What does “var FOO = FOO || {}” (assign a variable or an empty object to that variable) mean in Javascript?

What does “var FOO = FOO || {}” (assign a variable or an empty object to that variable) mean in Javascript?

Looking at an online source code I came across this at the top of several source files.
var FOO = FOO || {};
FOO.Bar = …;

But I have no idea what || {} does.
I know {} is equal to new Object() and I think the || is for something like “if it already exists use its value else use the new object.
Why would I see this at the top of a source file?

Solutions/Answers:

Solution 1:

Your guess as to the intent of || {} is pretty close.

This particular pattern when seen at the top of files is used to create a namespace, i.e. a named object under which functions and variables can be created without unduly polluting the global object.

The reason why it’s used is so that if you have two (or more) files:

var MY_NAMESPACE = MY_NAMESPACE || {};
MY_NAMESPACE.func1 = {
}

and

var MY_NAMESPACE = MY_NAMESPACE || {};
MY_NAMESPACE.func2 = {
}

both of which share the same namespace it then doesn’t matter in which order the two files are loaded, you still get func1 and func2 correctly defined within the MY_NAMESPACE object correctly.

The first file loaded will create the initial MY_NAMESPACE object, and any subsequently loaded file will augment the object.

Usefully, this also allows asynchronous loading of scripts that share the same namespace which can improve page loading times. If the <script> tags have the defer attribute set you can’t know in which order they’ll be interpreted, so as described above this fixes that problem too.

Solution 2:

var AEROTWIST = AEROTWIST || {};

Basically this line is saying set the AEROTWIST variable to the value of the AEROTWIST variable, or set it to an empty object.

The double pipe || is an OR statement, and the second part of the OR is only executed if the first part returns false.

Therefore, if AEROTWIST already has a value, it will be kept as that value, but if it hasn’t been set before, then it will be set as an empty object.

it’s basically the same as saying this:

if(!AEROTWIST) {var AEROTWIST={};}

Hope that helps.

Solution 3:

Another common use for || is to set a default value for an undefined function parameter also:

function display(a) {
  a = a || 'default'; // here we set the default value of a to be 'default'
  console.log(a);
}

// we call display without providing a parameter
display(); // this will log 'default'
display('test'); // this will log 'test' to the console

The equivalent in other programming usually is:

function display(a = 'default') {
  // ...
}

Solution 4:

There are two main parts that var FOO = FOO || {}; covers.

#1 Preventing overrides

Imagine you have your code split over multiple files and your co-workers are also working on an Object called FOO. Then it could lead to the case that someone already defined FOO and assigned functionality to it (like a skateboard function). Then you would override it, if you were not checking if it already exists.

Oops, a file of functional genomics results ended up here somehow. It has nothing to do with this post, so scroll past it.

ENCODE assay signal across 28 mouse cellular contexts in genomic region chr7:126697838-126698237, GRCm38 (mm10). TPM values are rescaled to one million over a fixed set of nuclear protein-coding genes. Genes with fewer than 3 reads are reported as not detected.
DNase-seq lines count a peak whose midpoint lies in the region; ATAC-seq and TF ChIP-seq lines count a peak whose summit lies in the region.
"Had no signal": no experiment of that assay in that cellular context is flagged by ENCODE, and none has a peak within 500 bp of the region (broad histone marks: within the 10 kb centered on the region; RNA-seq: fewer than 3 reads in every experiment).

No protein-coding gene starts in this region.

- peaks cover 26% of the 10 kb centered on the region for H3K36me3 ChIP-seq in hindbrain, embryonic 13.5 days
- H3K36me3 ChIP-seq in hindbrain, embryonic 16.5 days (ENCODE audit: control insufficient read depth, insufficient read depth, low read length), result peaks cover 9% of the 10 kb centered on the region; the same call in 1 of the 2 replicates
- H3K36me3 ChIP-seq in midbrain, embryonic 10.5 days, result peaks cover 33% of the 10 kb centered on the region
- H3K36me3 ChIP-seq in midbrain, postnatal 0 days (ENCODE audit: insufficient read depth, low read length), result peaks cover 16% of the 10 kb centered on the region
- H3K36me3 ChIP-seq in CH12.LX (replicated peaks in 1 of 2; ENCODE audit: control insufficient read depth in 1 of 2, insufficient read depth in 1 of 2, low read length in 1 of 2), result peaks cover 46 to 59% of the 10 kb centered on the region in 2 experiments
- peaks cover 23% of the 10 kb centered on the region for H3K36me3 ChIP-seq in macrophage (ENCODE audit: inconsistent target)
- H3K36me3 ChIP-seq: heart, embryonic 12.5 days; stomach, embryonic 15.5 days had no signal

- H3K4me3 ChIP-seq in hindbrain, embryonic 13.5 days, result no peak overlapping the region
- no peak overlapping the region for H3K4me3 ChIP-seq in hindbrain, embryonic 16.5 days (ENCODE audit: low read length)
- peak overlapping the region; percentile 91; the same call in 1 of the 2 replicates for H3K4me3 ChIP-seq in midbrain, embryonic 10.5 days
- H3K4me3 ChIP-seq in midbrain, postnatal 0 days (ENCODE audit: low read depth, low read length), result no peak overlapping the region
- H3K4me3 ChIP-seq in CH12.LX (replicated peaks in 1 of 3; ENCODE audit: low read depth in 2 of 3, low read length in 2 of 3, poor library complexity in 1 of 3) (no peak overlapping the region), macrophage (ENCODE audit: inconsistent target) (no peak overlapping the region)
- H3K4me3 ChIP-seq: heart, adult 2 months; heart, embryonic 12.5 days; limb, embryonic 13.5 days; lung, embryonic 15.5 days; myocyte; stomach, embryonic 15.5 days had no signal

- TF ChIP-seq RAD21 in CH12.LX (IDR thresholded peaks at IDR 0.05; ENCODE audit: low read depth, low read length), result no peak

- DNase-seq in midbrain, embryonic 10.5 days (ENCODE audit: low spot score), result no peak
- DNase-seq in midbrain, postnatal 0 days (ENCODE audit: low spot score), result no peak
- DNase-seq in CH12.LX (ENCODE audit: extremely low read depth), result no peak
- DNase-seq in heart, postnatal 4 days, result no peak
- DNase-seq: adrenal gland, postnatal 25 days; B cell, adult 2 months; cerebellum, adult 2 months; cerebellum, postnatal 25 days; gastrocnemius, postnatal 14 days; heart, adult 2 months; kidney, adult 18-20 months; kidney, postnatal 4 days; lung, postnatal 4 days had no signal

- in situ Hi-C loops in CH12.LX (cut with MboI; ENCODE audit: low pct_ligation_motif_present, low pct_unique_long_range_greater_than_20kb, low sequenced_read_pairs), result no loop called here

Problematic case:

// Definition of co-worker "Bart" in "bart.js"
var FOO = {};

FOO.skateboard = function() {
  alert('I like skateboarding!');
};

// Definition of co-worker "Homer" in "homer.js"
var FOO = {};

FOO.donut = function() {
  alert('I like donuts!');
};

In this case the skateboard function will be gone if you load the JavaScript file homer.js after bart.js in your HTML because Homer defines a new FOO object (and thus overrides the existing one from Bart) so it only knows about the donut function.

So you need to use var FOO = FOO || {}; which means “FOO will be assigned to FOO (if it exists already) or a new blank object (if FOO does not exist already).

Solution:

var FOO = FOO || {};

// Definition of co-worker Bart in bart.js
FOO.skateboard = function() {
  alert('I like skateboarding!');
};

// Definition of co-worker Homer in homer.js
var FOO = FOO || {};

FOO.donut = function() {
  alert('I like donuts!');
};

Because Bart and Homer are now checking for the existence of FOO before they define their methods, you can load bart.js and homer.js in any order without overriding each other’s methods (if they have different names). So you will always get a FOO object which has the methods skateboard and donut (Yay!).

#2 Defining a new object

If you’ve read through the first example then you already now what’s the purpose of the || {}.

Because if there is no existing FOO object then the OR-case will become active and creates a new object, so you can assign functions to it. Like:

var FOO = {};

FOO.skateboard = function() {
  alert('I like skateboarding!');
};

Solution 5:

If there is no value in AEROTWIST or it is null or undefined the value assigned to the new AEROTWIST will be {} (a blank object)

Solution 6:

The || operator takes two values:

a || b

If a is truthy, it will return a. Otherwise, it will return b.

The falsy values are null, undefined, 0, "", NaN and false. The truthy values are everything else.

So if a has not been set (is it undefined) it will return b.